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Tesla Model 3


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41 replies to this topic

Poll: Tesla Model 3 adoption? (22 member(s) have cast votes)

Did you, or will you, purchase a Tesla Model 3?

  1. Yes, I waited in line at a store on 3/31/2016 (1 votes [4.55%])

    Percentage of vote: 4.55%

  2. Yes, I put in my reservation online (5 votes [22.73%])

    Percentage of vote: 22.73%

  3. Not yet, but I plan to at some point (4 votes [18.18%])

    Percentage of vote: 18.18%

  4. Not yet, I'm going to wait and see what other BEVs are available in a few years (6 votes [27.27%])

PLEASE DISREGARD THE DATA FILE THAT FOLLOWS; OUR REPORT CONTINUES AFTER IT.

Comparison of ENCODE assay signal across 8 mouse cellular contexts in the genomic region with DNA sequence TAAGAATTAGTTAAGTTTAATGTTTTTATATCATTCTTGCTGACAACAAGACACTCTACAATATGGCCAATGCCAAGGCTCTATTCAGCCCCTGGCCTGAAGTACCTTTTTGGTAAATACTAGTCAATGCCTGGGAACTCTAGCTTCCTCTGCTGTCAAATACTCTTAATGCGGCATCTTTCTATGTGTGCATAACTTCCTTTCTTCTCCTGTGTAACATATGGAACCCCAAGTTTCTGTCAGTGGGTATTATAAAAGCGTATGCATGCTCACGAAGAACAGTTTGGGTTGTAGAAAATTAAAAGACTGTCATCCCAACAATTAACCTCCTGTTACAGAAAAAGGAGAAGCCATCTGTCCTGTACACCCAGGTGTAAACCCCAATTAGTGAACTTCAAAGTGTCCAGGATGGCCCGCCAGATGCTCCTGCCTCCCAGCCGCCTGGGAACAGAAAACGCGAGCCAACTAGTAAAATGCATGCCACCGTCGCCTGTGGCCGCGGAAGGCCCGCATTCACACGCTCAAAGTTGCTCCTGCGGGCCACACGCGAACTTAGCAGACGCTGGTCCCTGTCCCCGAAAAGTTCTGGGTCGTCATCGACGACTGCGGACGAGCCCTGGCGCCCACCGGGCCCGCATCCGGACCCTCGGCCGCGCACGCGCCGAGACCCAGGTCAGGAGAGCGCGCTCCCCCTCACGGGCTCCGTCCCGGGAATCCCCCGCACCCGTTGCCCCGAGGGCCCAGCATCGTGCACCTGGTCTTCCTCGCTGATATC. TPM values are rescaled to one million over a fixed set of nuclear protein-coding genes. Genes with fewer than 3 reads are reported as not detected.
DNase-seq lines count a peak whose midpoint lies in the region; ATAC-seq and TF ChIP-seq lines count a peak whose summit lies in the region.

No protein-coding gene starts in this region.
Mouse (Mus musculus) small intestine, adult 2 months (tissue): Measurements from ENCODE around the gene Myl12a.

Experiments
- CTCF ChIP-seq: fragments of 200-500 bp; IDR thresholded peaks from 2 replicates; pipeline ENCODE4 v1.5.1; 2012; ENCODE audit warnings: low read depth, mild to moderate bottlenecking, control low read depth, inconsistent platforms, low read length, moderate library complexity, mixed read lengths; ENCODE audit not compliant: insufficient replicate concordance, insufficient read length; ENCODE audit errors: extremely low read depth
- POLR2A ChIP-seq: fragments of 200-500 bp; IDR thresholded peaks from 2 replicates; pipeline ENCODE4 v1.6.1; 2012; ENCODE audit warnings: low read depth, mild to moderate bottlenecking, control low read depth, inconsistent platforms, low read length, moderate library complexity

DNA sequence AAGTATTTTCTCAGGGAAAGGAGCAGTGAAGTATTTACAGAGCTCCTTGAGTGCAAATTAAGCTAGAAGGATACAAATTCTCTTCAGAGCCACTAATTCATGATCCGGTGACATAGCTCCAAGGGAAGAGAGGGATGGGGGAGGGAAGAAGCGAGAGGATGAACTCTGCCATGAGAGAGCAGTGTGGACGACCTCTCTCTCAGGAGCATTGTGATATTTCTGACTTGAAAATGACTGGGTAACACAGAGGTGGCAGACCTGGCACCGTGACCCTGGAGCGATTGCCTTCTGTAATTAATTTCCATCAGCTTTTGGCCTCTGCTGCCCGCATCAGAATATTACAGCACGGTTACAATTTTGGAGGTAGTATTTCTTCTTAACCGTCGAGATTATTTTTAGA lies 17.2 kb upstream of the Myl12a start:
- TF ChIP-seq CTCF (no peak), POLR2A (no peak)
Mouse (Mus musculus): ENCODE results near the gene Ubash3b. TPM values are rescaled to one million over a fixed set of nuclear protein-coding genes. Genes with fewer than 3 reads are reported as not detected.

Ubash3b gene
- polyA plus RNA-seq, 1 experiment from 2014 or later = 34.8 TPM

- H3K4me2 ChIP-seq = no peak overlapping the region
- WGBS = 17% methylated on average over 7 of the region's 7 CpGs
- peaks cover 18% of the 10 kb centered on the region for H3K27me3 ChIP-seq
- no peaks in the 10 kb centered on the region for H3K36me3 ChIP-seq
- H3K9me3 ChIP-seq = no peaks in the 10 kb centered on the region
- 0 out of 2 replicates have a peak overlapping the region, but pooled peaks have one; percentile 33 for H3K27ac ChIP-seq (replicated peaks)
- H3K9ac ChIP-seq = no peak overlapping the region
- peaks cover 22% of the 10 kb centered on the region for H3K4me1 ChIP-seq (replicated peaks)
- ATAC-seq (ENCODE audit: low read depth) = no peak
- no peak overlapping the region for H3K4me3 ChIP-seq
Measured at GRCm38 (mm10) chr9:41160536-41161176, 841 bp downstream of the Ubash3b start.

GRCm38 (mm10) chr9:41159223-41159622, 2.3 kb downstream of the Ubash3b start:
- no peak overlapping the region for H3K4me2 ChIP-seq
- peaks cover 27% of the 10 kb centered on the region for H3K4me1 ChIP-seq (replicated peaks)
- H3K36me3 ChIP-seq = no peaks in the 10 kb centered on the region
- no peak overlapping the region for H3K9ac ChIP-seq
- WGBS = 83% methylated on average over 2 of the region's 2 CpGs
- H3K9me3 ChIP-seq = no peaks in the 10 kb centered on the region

Percentage of vote: 27.27%

  5. No, I'm waiting for a reasonably-priced crossover version (0 votes [0.00%])

    Percentage of vote: 0.00%

  6. No, I'm going to buy a used Model S or X instead (2 votes [9.09%])

    Percentage of vote: 9.09%

  7. No, I'm going to buy a Bolt or other EV instead (0 votes [0.00%])

    Percentage of vote: 0.00%

  8. No, I'm getting another Ford EV (CMax/Fusion Energi or Focus Electric) (1 votes [4.55%])

    Percentage of vote: 4.55%

  9. No, I'm getting a non-EV next (0 votes [0.00%])

    Percentage of vote: 0.00%

  10. I don't know (2 votes [9.09%])

    Percentage of vote: 9.09%

  11. Other (1 votes [4.55%])

    Percentage of vote: 4.55%

Vote Guests cannot vote

#21 OFFLINE   stevedebi

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Posted 11 April 2016 - 11:23 AM

Oh puhleeze. That's like having a subsidy on Android and saying Apple "chooses not to participate in the Android subsidy" by developing iOS.